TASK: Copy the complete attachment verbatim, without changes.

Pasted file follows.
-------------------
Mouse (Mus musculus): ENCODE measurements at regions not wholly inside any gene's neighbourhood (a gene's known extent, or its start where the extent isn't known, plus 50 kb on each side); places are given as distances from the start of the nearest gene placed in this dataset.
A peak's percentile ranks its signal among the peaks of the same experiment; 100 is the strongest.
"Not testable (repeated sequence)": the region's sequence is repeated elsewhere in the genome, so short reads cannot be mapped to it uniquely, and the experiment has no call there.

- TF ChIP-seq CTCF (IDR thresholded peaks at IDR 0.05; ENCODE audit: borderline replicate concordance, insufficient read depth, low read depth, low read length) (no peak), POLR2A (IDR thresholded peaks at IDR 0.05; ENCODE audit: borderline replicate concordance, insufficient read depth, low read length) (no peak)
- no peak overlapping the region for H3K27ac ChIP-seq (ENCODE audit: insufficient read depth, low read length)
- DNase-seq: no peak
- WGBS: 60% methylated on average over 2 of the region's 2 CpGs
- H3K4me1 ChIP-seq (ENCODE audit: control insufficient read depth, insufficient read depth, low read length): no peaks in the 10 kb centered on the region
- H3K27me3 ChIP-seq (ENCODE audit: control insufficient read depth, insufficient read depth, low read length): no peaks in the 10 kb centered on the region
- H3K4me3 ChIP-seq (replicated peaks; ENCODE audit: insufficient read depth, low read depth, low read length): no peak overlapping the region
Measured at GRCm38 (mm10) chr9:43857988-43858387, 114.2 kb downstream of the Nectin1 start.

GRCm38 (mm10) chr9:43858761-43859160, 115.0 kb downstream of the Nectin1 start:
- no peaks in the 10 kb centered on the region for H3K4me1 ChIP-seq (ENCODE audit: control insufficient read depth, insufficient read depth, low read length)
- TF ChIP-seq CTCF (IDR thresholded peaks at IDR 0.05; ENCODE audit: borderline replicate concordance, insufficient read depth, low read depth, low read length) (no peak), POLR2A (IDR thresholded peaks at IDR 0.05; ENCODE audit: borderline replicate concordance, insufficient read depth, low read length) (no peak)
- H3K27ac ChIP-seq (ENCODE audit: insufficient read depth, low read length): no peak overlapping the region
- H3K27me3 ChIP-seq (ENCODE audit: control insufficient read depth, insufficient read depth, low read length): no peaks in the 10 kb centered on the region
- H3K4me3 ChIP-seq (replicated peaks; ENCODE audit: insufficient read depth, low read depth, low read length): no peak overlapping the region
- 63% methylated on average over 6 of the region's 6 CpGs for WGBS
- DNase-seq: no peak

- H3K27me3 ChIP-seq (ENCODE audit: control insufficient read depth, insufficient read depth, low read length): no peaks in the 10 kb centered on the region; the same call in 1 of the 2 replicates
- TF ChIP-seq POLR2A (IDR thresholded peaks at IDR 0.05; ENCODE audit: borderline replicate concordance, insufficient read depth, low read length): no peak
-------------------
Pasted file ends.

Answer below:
Mouse (Mus musculus): ENCODE measurements at regions not wholly inside any gene's neighbourhood (a gene's known extent, or its start where the extent isn't known, plus 50 kb on each side); places are given as distances from the start of the nearest gene placed in this dataset.
A peak's percentile ranks its signal among the peaks of the same experiment; 100 is the strongest.
"Not testable (repeated sequence)": the region's sequence is repeated elsewhere in the genome, so short reads cannot be mapped to it uniquely, and the experiment has no call there.

- TF ChIP-seq CTCF (IDR thresholded peaks at IDR 0.05; ENCODE audit: borderline replicate concordance, insufficient read depth, low read depth, low read length) (no peak), POLR2A (IDR thresholded peaks at IDR 0.05; ENCODE audit: borderline replicate concordance, insufficient read depth, low read length) (no peak)
- no peak overlapping the region for H3K27ac ChIP-seq (ENCODE audit: insufficient read depth, low read length)
- DNase-seq: no peak
- WGBS: 60% methylated on average over 2 of the region's 2 CpGs
- H3K4me1 ChIP-seq (ENCODE audit: control insufficient read depth, insufficient read depth, low read length): no peaks in the 10 kb centered on the region
- H3K27me3 ChIP-seq (ENCODE audit: control insufficient read depth, insufficient read depth, low read length): no peaks in the 10 kb centered on the region
- H3K4me3 ChIP-seq (replicated peaks; ENCODE audit: insufficient read depth, low read depth, low read length): no peak overlapping the region
Measured at GRCm38 (mm10) chr9:43857988-43858387, 114.2 kb downstream of the Nectin1 start.

GRCm38 (mm10) chr9:43858761-43859160, 115.0 kb downstream of the Nectin1 start:
- no peaks in the 10 kb centered on the region for H3K4me1 ChIP-seq (ENCODE audit: control insufficient read depth, insufficient read depth, low read length)
- TF ChIP-seq CTCF (IDR thresholded peaks at IDR 0.05; ENCODE audit: borderline replicate concordance, insufficient read depth, low read depth, low read length) (no peak), POLR2A (IDR thresholded peaks at IDR 0.05; ENCODE audit: borderline replicate concordance, insufficient read depth, low read length) (no peak)
- H3K27ac ChIP-seq (ENCODE audit: insufficient read depth, low read length): no peak overlapping the region
- H3K27me3 ChIP-seq (ENCODE audit: control insufficient read depth, insufficient read depth, low read length): no peaks in the 10 kb centered on the region
- H3K4me3 ChIP-seq (replicated peaks; ENCODE audit: insufficient read depth, low read depth, low read length): no peak overlapping the region
- 63% methylated on average over 6 of the region's 6 CpGs for WGBS
- DNase-seq: no peak

- H3K27me3 ChIP-seq (ENCODE audit: control insufficient read depth, insufficient read depth, low read length): no peaks in the 10 kb centered on the region; the same call in 1 of the 2 replicates
- TF ChIP-seq POLR2A (IDR thresholded peaks at IDR 0.05; ENCODE audit: borderline replicate concordance, insufficient read depth, low read length): no peak